Translation of Caracas, 15-F: Impressions from the street (Humberto Decarli, in El Libertario)

A lot of folks have been trying to follow what is going on in Venezuela; unfortunately, much of the discussion in U.S. radical Left and anti-war media has been heavily dependent on reports from government-controlled media, or limited to information from the English-language press; and commentary has been far too much dominated by simplistic binary narratives that present U.S.-supported politicos and the Bolivarian revolutionary government as the only alternatives. Over the next few days, I hope to translate and post some of the news and commentary being put out by Venezuelan anarchists. This article is a short commentary by Humberto Decarli, published in the Venezuelan anarchist newspaper EL LIBERT@RIO. Inline links and editorial notes in footnotes are added by me. Because of the rapid development of events in Venezuela, you should be aware that I’m trying to produce these translations relatively quickly, and while I read Spanish fluently, what I’ve studied has usually been either Castilian or North American Spanish; so I’ve tried to consult friends who are native speakers from South America where I was unsure about what seemed to be idioms or local references peculiar to Venezuela. I apologize in advance for any mistakes or mangling of local idioms, which are of course solely my own responsibility. (If you notice any ambiguities or mistakes in the translation, please don’t hesitate to let me know in the comments, and I’ll attach a note or a correction to the text here.)

Caracas, 15-F: Impressions from the street

15-F, 9 p.m.: repression of the protesters in Plaza Altamira

Humberto Decarli

I was in the Plaza Altamira today, February 15, until about seven[1] thirty p.m. I observed that, it being a Saturday at that hour there were many students, youths and motorizados, from about the Hotel Caracas Pálace up to a quarter south of the Torre Británica in Altamira Sur. There was an atmosphere of combatividad but without organization. No flyers, few banners, few papers and hardly any agitation. The few chants were: “Este gobierno va a caer,” sung (“This government is going to fall”); “No me da la gana, es una dictadura igualita a la cubana” (“I don’t want it, it’s a dictatorship exactly like the one in Cuba”); “El pueblo, unido, jamás será vencido” (“The people, united, will never be defeated”); “El pueblo, arrecho, reclama a sus derechos” (“The people, arising, are taking back their rights”) (these last have been around since my student days against the Acción Democrática / COPEI governments.)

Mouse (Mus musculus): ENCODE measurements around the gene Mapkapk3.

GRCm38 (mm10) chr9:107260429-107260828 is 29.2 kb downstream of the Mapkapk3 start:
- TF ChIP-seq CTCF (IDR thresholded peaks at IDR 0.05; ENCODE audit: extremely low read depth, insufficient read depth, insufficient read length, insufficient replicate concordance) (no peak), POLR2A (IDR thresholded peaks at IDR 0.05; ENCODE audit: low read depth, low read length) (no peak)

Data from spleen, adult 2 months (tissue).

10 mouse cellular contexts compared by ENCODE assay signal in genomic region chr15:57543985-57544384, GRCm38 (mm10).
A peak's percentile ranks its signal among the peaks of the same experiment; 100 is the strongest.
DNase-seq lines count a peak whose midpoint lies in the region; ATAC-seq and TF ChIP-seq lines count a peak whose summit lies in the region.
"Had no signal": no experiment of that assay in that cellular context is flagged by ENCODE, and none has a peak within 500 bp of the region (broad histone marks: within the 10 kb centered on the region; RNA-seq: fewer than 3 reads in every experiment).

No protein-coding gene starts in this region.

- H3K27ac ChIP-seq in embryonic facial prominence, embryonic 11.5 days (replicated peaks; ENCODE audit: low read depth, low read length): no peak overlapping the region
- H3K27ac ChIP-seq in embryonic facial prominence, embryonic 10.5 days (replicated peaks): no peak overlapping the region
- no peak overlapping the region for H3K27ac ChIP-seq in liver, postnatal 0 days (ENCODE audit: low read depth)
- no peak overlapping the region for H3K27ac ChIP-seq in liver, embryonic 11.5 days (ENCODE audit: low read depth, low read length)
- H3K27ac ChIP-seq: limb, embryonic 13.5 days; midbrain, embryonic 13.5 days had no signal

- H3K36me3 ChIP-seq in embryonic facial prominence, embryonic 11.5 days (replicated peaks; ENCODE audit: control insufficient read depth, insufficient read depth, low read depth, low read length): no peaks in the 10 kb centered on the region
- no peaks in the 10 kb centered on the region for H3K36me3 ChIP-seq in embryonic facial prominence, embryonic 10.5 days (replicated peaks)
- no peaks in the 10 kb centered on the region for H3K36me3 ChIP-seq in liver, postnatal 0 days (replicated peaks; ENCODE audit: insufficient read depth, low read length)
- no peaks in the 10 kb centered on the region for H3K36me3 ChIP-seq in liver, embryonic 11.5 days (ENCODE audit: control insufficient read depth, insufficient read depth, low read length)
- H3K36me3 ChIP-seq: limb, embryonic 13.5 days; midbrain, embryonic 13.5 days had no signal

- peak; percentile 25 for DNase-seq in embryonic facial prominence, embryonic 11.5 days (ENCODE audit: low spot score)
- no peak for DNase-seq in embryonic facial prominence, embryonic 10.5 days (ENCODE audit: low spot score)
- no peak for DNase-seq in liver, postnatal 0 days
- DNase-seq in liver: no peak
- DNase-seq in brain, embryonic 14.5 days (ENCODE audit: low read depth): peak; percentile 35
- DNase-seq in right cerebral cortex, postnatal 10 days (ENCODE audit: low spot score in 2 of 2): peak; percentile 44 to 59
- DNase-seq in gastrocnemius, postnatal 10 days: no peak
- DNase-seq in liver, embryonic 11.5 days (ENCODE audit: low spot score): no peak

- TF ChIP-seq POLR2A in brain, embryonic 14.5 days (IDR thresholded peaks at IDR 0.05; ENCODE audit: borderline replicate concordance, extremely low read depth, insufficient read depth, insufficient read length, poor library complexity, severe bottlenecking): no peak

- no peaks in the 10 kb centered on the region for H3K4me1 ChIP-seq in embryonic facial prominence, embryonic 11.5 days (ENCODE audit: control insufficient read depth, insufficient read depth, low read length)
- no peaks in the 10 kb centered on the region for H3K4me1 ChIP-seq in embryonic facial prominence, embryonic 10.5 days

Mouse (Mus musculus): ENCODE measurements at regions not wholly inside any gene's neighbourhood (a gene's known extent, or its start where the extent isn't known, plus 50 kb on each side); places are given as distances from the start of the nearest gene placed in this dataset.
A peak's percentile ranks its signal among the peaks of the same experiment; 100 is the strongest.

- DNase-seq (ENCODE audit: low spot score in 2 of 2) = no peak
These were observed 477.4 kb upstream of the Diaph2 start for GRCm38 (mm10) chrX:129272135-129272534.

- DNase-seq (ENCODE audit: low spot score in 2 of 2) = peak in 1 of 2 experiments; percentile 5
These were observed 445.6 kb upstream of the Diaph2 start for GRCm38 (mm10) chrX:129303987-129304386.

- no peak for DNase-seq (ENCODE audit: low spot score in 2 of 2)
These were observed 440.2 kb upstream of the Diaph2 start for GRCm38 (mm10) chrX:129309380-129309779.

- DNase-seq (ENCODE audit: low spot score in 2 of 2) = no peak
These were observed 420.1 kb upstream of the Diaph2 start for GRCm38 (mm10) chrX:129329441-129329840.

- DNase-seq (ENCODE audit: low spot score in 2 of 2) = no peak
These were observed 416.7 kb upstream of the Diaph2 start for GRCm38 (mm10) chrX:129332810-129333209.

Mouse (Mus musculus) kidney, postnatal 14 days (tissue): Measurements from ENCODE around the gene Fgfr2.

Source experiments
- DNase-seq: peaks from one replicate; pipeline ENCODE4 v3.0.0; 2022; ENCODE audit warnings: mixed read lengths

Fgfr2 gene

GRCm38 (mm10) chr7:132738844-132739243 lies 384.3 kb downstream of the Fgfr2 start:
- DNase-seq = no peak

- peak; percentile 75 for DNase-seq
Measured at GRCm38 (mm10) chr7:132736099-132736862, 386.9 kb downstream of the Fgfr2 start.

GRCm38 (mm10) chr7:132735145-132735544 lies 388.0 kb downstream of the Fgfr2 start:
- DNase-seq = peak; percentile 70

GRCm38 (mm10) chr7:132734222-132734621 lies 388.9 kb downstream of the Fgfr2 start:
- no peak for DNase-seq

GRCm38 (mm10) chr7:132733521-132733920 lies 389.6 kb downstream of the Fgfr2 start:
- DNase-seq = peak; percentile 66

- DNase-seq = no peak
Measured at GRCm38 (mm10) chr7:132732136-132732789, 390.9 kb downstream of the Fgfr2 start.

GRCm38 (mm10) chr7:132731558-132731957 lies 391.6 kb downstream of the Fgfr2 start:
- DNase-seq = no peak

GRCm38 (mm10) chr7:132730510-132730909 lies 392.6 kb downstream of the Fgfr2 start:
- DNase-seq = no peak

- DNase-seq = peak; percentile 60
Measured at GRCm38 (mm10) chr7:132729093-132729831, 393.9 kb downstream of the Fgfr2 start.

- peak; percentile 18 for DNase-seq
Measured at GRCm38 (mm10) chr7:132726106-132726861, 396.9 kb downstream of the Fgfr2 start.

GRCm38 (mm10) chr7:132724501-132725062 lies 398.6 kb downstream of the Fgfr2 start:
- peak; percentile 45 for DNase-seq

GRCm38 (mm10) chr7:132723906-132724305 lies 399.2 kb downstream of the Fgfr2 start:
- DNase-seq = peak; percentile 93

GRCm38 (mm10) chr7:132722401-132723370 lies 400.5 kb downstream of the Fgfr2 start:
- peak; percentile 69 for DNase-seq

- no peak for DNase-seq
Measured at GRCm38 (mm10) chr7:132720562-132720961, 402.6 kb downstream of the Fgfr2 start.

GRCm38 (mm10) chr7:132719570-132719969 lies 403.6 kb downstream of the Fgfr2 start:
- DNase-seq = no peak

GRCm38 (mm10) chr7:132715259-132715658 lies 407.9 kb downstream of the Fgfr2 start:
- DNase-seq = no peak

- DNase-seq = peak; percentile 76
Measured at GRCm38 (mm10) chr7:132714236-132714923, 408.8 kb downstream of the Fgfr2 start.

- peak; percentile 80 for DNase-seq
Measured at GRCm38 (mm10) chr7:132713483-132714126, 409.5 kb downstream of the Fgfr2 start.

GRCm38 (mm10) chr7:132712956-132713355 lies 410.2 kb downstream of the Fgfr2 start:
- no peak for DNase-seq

They are students without experience in politics or the struggle in the streets but all the same they have come out to challenge the bullets of the government’s “tontons macoutes-C.D.R.”[2] The National Guard is ready to intervene and every second they are making feints to frighten the people that runs but also comes back. What also sticks out, interestingly, is the non-existence of manipulation by the political parties or national leaders, which is highly satisfying. Neither, fortunately, are there electoral slogans, because there’s no election-carnival this year. There is initiatve because folks feel indignation at the scarcity, shortages, inflation, insecurity and frightening repression exercised by the “patriotas de los colectivos,”[3] a type of gang of thugs financed and armed by the government’s politico-military committee.